The stepmother of a man who bought a home for her and his father has a legitimate claim to partial ownership, the Court of Appeal has ruled.
Chaudhary v Chaudhary concerned a house bought in 1996, for him and the woman, called Mrs BC in case reports. Mrs BC and the Mr Chaudhary senior had three children but insufficient income to secure a mortgage.
Mr Chaudhary junior bought the home in his sole name so the couple could live in the home, but the deposit, a sum of £5,000, was paid for by Mr Chaudhary senior and his wife through loans from family and friends.
The family agreed that the son would be their landlord but Mr Chaudhary senior hoped to be able to buy the property in the future. He later died, however, leaving the woman and her children living in the property. She made housing benefits claims to which she was not entitled and reportedly also did not pay rent due under an agreement with her former husband’s son.
Mr Chaudhary junior claimed ownership of the property, as well as rent arrears. She resisted these claims, arguing she had sole ‘beneficial interest’ in the property – ie she was entitled to live in the property under the original agreement. At the first court hearing, the judge rejected her argument, saying she had no valid beneficial interest in the property and describing the payment of £5,000 as equivalent to an “arrangement fee”. She was ordered to pay her husband’s son the rent arrears.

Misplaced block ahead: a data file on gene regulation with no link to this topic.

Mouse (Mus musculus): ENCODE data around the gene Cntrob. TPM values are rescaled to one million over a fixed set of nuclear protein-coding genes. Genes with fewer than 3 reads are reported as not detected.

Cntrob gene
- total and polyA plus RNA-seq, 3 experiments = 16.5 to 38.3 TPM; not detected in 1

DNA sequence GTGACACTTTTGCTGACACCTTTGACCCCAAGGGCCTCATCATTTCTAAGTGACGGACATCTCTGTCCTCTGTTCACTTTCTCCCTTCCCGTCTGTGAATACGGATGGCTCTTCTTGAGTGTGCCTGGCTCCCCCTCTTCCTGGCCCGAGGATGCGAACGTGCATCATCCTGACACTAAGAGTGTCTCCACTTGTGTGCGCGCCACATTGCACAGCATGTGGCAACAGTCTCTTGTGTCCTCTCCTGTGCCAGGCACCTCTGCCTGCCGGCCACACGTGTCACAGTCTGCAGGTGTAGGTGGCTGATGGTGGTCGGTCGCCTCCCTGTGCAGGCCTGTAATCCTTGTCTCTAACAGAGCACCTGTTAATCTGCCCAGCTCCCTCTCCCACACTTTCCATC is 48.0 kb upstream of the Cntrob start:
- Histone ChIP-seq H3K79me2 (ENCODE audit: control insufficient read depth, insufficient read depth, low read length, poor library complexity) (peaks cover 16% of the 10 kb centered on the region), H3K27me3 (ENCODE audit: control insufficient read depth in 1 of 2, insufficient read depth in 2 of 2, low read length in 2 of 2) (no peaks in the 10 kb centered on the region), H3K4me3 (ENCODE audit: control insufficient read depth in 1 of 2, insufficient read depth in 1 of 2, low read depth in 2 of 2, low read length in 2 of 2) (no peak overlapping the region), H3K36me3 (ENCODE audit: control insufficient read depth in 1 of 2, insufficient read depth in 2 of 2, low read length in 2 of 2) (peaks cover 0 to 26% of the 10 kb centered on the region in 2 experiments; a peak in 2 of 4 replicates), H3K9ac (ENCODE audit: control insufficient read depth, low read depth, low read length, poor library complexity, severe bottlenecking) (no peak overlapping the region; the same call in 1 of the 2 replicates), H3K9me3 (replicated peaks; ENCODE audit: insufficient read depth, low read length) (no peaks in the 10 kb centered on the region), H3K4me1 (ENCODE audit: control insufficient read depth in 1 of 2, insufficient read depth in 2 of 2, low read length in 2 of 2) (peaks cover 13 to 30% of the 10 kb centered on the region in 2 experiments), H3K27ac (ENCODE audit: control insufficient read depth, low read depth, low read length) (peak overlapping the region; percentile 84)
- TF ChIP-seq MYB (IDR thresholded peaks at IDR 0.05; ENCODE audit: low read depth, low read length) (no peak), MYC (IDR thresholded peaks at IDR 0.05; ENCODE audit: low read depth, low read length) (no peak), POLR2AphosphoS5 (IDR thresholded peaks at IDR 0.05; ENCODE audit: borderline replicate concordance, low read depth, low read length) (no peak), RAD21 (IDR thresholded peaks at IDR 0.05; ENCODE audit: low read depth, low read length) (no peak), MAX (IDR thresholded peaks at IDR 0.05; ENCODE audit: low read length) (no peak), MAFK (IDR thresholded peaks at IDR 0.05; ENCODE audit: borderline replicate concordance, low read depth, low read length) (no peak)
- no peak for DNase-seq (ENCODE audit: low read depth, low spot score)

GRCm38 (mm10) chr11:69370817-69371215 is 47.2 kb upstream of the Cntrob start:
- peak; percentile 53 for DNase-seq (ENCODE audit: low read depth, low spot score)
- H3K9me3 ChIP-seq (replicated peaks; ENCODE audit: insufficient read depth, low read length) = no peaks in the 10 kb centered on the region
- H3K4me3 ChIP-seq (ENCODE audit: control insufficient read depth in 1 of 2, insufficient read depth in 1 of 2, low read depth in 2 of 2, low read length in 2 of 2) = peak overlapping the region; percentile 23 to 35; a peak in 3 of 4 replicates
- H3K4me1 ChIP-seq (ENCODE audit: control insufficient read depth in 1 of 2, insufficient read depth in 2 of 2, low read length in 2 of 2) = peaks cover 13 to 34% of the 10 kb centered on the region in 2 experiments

She appealed. The Court of Appeal concluded that there was no evidence to suggest the payment of £5,000 was an arrangement fee, and in the absence of conclusive evidence as to the intentions behind it, the payment was most likely intended as a down payment on the property, and not a gift to the younger Mr Chaudhary.
Therefore Mrs BC did have an beneficial interest in the property, equivalent to around eight per cent of its total value. However, the judge rejected a claim that this eight per cent claim meant she was entitled to eight per cent of the profits from the property from the date of its purchase, and this amount should be deducted from the rent arrears due. She would have to make any such claim at the County Courts, but was unlikely to succeed, the Court of Appeal said, due to her fraudulent claims for housing benefit and the amount of time that had passed.